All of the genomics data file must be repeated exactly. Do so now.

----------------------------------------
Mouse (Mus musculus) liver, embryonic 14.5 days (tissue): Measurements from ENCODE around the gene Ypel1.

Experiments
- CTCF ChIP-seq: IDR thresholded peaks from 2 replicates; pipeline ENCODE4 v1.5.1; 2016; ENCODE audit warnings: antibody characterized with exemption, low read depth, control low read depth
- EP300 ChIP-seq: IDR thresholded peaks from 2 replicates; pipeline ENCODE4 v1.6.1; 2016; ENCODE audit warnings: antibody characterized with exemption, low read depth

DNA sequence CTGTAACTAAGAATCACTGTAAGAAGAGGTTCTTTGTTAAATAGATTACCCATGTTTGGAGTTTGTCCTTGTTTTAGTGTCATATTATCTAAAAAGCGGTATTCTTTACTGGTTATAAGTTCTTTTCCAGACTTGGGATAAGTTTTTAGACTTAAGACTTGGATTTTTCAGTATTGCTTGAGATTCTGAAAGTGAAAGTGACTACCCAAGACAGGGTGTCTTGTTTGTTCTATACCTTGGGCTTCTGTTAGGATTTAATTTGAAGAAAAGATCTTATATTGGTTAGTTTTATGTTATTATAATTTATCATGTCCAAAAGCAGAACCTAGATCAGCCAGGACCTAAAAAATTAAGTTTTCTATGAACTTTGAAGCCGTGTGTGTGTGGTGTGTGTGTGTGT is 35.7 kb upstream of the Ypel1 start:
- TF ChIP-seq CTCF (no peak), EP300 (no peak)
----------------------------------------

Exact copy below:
Mouse (Mus musculus) liver, embryonic 14.5 days (tissue): Measurements from ENCODE around the gene Ypel1.

Experiments
- CTCF ChIP-seq: IDR thresholded peaks from 2 replicates; pipeline ENCODE4 v1.5.1; 2016; ENCODE audit warnings: antibody characterized with exemption, low read depth, control low read depth
- EP300 ChIP-seq: IDR thresholded peaks from 2 replicates; pipeline ENCODE4 v1.6.1; 2016; ENCODE audit warnings: antibody characterized with exemption, low read depth

DNA sequence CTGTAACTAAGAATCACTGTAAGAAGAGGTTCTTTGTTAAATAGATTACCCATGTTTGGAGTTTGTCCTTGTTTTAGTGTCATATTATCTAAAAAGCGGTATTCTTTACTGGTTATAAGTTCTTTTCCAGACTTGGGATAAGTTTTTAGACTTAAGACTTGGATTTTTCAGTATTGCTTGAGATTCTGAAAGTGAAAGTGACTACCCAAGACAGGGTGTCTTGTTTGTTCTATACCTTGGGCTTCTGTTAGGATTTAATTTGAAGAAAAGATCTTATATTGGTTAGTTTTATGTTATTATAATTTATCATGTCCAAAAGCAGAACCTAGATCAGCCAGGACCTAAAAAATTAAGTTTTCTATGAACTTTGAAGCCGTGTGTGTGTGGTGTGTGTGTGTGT is 35.7 kb upstream of the Ypel1 start:
- TF ChIP-seq CTCF (no peak), EP300 (no peak)